Aki Kaurismäki has made his version of a '90s Jim Jarmusch film, though beneath the hermetic quirks the topic couldn't be timelier.
There are a lot of things that feed into ’90s nostalgia, and a weariness with the technology of our time ranks high among them. That’s one reason why the films of Aki Kaurismäki, the cheeky minimalist of Finland, now offer a strange kind of retro comfort. He made his first — and still biggest — splash nearly 30 years ago, with the one-two punch of “Leningrad Cowboys Go America” (1989) and “The Match Factory Girl” (1990), and in all that time Kaurismäki has never changed his style: the static camera set-ups and cheap mood lighting (think David Lynch shot with a 100-watt bulb), the unsmiling characters dropping terse zingers between endless long pauses, the whole “Stranger Than Paradise”-in-the-land-of-herring absurdity.
“The Other Side of Hope,” the new Kaurismäki film that just premiered at the Berlin International Film Festival, is set in Helsinki, a cosmopolitan city that, in this movie, at least, looks like a quaint, dinky, pre-tech-era throwback. People sit in offices in front of tiny manual typewriters, or they stub out cigarettes in kitchens that look like they belong in a Diane Arbus photograph. A restaurant bar serves sardines — right out of the can! — and has a décor that consists of nothing more than bare walls, a few tables and chairs, and a painting of Jimi Hendrix. Is this what a dive in Helsinki really looks like? Or is it just another of Kaurismäki’s bare-bones movie sets? Maybe a bit of both.
Then again, the real nostalgia of “The Other Side of Hope” has to do with the controlled absurdity of its tone. More than ever, it feels like we’re watching Kaurismäki’s version of a ’90s Jim Jarmusch movie, with stray touches of Lynch and Todd Solondz. The film has some acoustic rock & roll numbers performed by mad-dog locals (including one with a homemade box guitar), and those songs give it a charge. “The Other Side of Hope” wants to take you back to a time when quirkiness in cinema felt not cute but bold. Apart from the songs, though, it just feels cute now. If that.
The tone is backward-glancing, but the subject matter is very much of the moment. “The Other Side of Hope” features half a dozen characters who collide and connect, and the most pivotal of them is Khaled Ali (Sherwan Haji), a Syrian refugee who has escaped the violence of Aleppo and stowed himself away on a coal freighter, trying to find legal asylum in Helsinki. The movie opens with the image of him emerging from the coal, his face coated with soot (which makes him look like some magical dark mime), and he’s then placed in a cell and interviewed by immigration officials, who tell him he’s going to be deported. Instead, he goes underground and joins the staff of that restaurant.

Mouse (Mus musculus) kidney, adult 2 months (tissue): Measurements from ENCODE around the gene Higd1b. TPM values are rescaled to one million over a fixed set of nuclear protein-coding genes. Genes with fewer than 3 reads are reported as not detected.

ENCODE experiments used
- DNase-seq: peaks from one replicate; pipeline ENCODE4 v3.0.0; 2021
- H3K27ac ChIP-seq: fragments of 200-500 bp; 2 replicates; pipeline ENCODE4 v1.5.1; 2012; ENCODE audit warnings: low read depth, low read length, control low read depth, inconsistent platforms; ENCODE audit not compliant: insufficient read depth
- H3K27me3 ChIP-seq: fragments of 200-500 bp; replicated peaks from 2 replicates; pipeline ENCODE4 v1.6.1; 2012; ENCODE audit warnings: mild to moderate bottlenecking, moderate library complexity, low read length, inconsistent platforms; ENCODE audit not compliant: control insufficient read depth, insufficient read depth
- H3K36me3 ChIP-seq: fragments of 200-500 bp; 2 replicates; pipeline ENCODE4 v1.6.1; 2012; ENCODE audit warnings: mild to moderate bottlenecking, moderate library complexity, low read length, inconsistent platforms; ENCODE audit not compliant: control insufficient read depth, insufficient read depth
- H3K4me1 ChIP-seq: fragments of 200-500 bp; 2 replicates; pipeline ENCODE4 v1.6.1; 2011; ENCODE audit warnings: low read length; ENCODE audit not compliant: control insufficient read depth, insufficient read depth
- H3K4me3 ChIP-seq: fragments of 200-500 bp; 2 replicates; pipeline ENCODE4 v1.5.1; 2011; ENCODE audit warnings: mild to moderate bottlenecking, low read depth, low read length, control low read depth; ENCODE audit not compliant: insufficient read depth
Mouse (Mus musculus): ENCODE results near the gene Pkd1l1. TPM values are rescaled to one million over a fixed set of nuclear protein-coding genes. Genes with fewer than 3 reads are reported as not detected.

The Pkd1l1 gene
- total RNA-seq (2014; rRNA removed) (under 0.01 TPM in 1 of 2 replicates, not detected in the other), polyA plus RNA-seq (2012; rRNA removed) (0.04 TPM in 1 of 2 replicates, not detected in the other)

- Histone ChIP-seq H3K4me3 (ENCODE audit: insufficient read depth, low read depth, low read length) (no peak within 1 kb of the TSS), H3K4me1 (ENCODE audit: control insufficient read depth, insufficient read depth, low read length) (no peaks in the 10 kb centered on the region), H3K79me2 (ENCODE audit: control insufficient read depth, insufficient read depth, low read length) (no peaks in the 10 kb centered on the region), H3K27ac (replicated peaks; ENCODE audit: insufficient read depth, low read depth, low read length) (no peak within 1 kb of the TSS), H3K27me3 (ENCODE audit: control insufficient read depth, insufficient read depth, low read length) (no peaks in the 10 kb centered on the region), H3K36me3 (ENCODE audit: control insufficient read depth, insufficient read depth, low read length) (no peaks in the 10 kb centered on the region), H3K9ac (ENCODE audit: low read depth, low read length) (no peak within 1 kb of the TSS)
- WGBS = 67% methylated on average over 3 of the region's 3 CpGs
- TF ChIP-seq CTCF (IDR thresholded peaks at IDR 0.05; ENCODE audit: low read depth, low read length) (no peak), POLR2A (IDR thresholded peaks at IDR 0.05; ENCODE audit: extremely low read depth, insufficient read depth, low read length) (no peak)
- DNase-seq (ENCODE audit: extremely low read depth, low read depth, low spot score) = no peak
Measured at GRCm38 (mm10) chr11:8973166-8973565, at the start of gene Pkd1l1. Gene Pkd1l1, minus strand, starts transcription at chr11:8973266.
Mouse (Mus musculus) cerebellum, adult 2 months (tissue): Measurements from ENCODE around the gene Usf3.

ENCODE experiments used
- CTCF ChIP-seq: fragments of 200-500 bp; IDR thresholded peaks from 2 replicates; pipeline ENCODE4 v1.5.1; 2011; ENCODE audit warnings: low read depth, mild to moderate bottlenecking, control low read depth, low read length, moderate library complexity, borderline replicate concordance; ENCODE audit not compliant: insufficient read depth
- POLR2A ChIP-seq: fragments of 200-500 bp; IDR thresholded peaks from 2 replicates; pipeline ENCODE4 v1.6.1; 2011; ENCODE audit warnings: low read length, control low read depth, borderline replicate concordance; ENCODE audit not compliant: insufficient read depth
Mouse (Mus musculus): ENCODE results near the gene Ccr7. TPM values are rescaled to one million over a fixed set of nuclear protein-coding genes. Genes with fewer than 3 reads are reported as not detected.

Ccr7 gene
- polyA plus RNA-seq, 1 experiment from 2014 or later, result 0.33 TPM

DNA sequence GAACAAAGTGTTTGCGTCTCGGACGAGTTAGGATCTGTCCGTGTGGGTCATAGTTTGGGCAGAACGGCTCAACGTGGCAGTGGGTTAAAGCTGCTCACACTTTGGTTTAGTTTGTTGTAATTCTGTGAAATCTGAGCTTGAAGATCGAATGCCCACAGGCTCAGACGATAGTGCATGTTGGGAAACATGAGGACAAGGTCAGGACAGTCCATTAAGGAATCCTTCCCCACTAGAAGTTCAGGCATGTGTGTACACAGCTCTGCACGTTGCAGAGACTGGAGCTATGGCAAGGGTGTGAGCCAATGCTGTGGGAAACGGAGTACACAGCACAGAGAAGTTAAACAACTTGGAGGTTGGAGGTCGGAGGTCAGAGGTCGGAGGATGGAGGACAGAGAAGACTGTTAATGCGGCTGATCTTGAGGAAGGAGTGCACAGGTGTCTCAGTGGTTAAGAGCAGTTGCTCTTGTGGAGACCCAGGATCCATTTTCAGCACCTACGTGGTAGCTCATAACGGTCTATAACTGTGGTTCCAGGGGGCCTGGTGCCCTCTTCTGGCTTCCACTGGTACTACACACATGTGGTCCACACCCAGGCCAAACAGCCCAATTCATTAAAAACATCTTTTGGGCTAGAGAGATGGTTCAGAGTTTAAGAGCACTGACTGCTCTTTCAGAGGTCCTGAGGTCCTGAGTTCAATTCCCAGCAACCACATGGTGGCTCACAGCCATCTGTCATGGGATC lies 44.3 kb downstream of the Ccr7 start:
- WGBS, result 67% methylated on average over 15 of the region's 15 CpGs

It’s called the Golden Pint, and it has just been taken over by Wikström, a traveling salesman who unloaded his inventory of 3,000 shirts and multiplied the earnings with a night of high-stakes poker, all to seek a new existence. He’s played by Sakari Kuosmanen, who looks and acts like a gruff, piggy-eyed FBI agent out of a ’50s B movie. But Wikström, who puts the perfect joyless spin on echt-Kaurismäki lines like “I have no friends,” isn’t a bad guy — he gives salary advances to the staff members he’s inherited, like Melartin (Tommi Korpela), the long-haired goateed oddball with the hard-bitten zombie stare who counts, in essence, as the film’s Richard Edson character.
“The Other Side of Hope” is the downtown Finland version of a “progressive” movie, a hipster sermon against anti-immigrant prejudice. Khaled is assaulted by bullies, including a giant skinhead, but he finds a community at the Golden Pint, where the workers, who don’t care about where he’s from, help him to get a fake ID. Yet if the situation and the sentiment seem made for these times, there’s something a little too old-fashioned — too cozy and complacent — about how Aki Kaurismäki has basically concocted a liberal message movie that casts its refugee hero as a saintly victim and invites the audience to pat itself on the back for its enlightened views. There’s no big harm in that, of course. But as long as Kaurismäki presents this tidy a vision (aesthetically and morally), he’ll continue to be an engagingly hermetic art-house curio impersonating an artist.